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Title: Load management: ''The shoe should fit the foot''. [Public acceptance of rate management]

Abstract

The electric utility industry may have to face even more troubled times than the present unless it successfully takes on the job of explaining its role to the public. People outside the industry do not understand the tight regulatory control on utility earnings, why per unit rates go up when they reduce consumption, and why the utilities use general conservation as a rationale for rate increases; they do not understand why generating reserves are currently high, and will understand even less well if reserves become low and there is a return to voltage reductions and the threat of rotating blackouts; also, they do not understand why delivery of steady high-voltage power, in large quantities around the clock, is less expensive than delivery of small quantities of low-voltage power to homeowners in whatever quantity and at whatever time they want it. Fuel or energy adjustment clauses are completely misunderstood, there is a serious lack of understanding of curtailable and other load management rates, and no one outside the industry appears to recognize that the money for time-of-day meters would eventually have to come from consumers. The meter investment would be part of the rate base and recording demand meters could raisemore » certain residential rates drastically. It is not sufficient for the industry to explain all of these things to itself in its own trade journals and symposia, nor is it sufficient for the industry to explain the matter to legislators and leave on them the burden of explaining to their constituents. If the American electric utility industry wishes to continue in its present form, then it should rapidly recognize that its long-range interests call for spending large sums on public education. (from Conclusions)« less

Authors:
Publication Date:
Research Org.:
Air Products and Chemicals, Inc., Allentown, PA
OSTI Identifier:
7361842
Resource Type:
Journal Article
Journal Name:
Public Util. Fortn.; (United States)
Additional Journal Information:
Journal Volume: 97:12
Country of Publication:
United States
Language:
English
Subject:
29 ENERGY PLANNING, POLICY AND ECONOMY; 20 FOSSIL-FUELED POWER PLANTS; ELECTRIC POWER; ECONOMICS; LOAD MANAGEMENT; PUBLIC UTILITIES; CHARGES; CONSUMPTION RATES; EDUCATION; ENERGY CONSERVATION; MANAGEMENT; POWER GENERATION; POWER PLANTS; PROFITS; PUBLIC RELATIONS; POWER; 296000* - Energy Planning & Policy- Electric Power; 290200 - Energy Planning & Policy- Economics & Sociology; 200106 - Fossil-Fueled Power Plants- Economics

Citation Formats

Sherry, E V. Load management: ''The shoe should fit the foot''. [Public acceptance of rate management]. United States: N. p., 1976. Web.
Sherry, E V. Load management: ''The shoe should fit the foot''. [Public acceptance of rate management]. United States.
Sherry, E V. Thu . "Load management: ''The shoe should fit the foot''. [Public acceptance of rate management]". United States.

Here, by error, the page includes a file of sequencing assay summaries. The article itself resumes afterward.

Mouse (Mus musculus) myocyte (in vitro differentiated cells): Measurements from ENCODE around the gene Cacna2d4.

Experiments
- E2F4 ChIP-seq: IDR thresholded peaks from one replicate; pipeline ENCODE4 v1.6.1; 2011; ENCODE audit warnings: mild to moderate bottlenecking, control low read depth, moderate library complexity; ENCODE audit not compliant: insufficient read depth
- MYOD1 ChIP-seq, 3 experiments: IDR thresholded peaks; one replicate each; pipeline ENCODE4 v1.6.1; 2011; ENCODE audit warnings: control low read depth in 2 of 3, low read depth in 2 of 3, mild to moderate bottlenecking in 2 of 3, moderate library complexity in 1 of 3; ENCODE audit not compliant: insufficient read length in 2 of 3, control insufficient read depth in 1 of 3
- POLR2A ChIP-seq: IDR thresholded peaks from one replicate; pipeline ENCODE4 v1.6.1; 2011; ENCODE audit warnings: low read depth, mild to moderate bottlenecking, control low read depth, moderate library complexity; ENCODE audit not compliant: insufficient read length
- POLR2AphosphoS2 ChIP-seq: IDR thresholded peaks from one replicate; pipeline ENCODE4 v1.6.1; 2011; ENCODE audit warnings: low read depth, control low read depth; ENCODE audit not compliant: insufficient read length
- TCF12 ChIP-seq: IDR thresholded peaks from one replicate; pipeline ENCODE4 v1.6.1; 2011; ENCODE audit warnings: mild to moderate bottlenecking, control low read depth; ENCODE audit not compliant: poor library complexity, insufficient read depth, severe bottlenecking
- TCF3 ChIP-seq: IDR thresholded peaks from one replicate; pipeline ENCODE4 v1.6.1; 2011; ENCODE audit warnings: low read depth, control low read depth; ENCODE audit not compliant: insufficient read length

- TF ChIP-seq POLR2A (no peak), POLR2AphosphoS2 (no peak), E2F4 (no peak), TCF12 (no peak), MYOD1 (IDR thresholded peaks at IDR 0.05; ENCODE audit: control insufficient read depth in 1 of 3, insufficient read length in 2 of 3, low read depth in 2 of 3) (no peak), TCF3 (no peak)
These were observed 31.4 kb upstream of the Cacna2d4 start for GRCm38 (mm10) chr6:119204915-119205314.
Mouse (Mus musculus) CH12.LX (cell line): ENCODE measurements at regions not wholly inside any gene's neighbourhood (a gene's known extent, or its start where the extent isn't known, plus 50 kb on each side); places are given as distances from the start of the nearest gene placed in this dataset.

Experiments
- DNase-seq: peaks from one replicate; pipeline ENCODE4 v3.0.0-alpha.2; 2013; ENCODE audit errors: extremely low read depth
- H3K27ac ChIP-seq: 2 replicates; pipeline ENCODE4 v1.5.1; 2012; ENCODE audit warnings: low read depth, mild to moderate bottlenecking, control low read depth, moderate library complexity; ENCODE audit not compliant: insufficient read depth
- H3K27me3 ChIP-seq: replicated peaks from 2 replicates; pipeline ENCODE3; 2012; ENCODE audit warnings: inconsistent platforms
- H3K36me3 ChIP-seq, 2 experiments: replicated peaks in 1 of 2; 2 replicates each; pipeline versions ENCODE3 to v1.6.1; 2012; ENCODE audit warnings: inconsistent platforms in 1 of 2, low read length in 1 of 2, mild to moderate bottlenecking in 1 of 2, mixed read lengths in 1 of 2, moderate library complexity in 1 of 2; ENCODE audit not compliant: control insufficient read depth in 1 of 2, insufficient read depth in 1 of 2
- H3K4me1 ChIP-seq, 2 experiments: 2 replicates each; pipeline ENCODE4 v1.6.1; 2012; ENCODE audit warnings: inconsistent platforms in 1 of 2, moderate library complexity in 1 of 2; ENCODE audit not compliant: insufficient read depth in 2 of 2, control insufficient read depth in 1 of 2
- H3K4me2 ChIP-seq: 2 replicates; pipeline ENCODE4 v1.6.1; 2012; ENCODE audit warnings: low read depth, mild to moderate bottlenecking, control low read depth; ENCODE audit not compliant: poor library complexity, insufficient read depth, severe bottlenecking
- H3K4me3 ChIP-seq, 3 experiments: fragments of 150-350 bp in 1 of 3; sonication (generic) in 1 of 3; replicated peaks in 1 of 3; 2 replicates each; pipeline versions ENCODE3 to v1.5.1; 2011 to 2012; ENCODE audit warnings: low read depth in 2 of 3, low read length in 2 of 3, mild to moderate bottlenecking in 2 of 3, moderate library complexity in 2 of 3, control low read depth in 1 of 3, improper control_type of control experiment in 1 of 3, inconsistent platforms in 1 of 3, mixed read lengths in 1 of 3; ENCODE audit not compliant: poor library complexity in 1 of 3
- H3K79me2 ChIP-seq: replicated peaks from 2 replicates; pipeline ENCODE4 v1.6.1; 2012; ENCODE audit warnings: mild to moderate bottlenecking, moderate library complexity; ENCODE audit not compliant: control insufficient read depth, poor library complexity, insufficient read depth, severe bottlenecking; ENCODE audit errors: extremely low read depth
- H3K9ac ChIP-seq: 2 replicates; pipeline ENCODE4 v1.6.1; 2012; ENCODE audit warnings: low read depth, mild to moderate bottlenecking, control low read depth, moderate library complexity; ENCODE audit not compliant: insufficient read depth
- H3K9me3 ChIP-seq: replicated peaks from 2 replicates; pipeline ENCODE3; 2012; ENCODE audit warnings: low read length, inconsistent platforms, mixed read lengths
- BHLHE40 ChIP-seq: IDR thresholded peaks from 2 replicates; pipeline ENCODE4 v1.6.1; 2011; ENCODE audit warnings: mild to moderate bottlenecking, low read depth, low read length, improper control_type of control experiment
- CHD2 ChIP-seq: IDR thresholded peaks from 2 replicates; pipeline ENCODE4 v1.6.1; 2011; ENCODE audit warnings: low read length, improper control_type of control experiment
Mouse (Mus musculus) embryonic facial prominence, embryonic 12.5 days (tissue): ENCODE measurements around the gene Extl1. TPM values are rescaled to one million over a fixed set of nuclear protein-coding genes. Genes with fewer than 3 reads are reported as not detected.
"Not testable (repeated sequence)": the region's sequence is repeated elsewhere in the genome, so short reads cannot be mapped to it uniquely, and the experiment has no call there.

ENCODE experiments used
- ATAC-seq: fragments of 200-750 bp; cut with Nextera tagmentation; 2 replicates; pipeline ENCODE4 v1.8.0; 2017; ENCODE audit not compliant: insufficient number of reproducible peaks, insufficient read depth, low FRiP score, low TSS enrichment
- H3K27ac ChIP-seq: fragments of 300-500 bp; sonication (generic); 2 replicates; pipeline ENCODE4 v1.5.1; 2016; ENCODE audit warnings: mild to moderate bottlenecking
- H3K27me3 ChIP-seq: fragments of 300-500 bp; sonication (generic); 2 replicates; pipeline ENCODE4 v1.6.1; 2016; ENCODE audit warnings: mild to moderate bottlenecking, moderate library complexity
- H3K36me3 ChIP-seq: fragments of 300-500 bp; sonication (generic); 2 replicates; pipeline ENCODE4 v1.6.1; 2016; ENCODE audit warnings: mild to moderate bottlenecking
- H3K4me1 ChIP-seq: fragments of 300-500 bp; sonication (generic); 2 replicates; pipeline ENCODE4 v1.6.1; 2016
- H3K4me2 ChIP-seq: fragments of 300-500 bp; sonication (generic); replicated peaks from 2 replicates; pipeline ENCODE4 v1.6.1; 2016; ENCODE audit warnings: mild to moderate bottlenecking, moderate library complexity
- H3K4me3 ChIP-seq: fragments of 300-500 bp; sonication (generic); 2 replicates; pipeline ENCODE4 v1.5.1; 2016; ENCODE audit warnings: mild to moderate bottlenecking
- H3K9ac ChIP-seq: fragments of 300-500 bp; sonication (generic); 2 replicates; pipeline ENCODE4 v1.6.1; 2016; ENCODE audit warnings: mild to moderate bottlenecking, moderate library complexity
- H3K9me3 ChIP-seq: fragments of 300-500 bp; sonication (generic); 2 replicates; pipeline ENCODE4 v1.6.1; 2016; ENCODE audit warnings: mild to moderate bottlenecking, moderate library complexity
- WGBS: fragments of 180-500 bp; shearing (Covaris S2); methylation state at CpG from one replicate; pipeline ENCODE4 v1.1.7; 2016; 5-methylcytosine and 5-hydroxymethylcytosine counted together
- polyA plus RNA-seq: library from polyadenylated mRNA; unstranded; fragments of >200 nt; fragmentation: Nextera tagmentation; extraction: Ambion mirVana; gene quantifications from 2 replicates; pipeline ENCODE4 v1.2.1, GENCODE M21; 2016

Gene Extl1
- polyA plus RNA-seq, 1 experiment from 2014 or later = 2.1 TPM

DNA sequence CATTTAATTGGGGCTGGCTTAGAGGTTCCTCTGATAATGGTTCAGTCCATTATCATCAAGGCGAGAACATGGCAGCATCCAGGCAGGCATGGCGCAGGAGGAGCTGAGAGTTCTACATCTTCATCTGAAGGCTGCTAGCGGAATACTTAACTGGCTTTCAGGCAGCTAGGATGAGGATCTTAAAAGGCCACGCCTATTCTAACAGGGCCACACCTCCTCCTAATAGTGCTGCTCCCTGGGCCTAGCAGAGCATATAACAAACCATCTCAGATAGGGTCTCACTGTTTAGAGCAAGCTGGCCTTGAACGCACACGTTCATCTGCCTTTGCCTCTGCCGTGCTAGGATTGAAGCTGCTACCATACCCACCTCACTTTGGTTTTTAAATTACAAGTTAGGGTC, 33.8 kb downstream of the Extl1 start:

@article{osti_7361842,
title = {Load management: ''The shoe should fit the foot''. [Public acceptance of rate management]},
author = {Sherry, E V},
abstractNote = {The electric utility industry may have to face even more troubled times than the present unless it successfully takes on the job of explaining its role to the public. People outside the industry do not understand the tight regulatory control on utility earnings, why per unit rates go up when they reduce consumption, and why the utilities use general conservation as a rationale for rate increases; they do not understand why generating reserves are currently high, and will understand even less well if reserves become low and there is a return to voltage reductions and the threat of rotating blackouts; also, they do not understand why delivery of steady high-voltage power, in large quantities around the clock, is less expensive than delivery of small quantities of low-voltage power to homeowners in whatever quantity and at whatever time they want it. Fuel or energy adjustment clauses are completely misunderstood, there is a serious lack of understanding of curtailable and other load management rates, and no one outside the industry appears to recognize that the money for time-of-day meters would eventually have to come from consumers. The meter investment would be part of the rate base and recording demand meters could raise certain residential rates drastically. It is not sufficient for the industry to explain all of these things to itself in its own trade journals and symposia, nor is it sufficient for the industry to explain the matter to legislators and leave on them the burden of explaining to their constituents. If the American electric utility industry wishes to continue in its present form, then it should rapidly recognize that its long-range interests call for spending large sums on public education. (from Conclusions)},
doi = {},
url = {https://www.osti.gov/biblio/7361842}, journal = {Public Util. Fortn.; (United States)},
number = ,
volume = 97:12,
place = {United States},
year = {1976},
month = {6}
}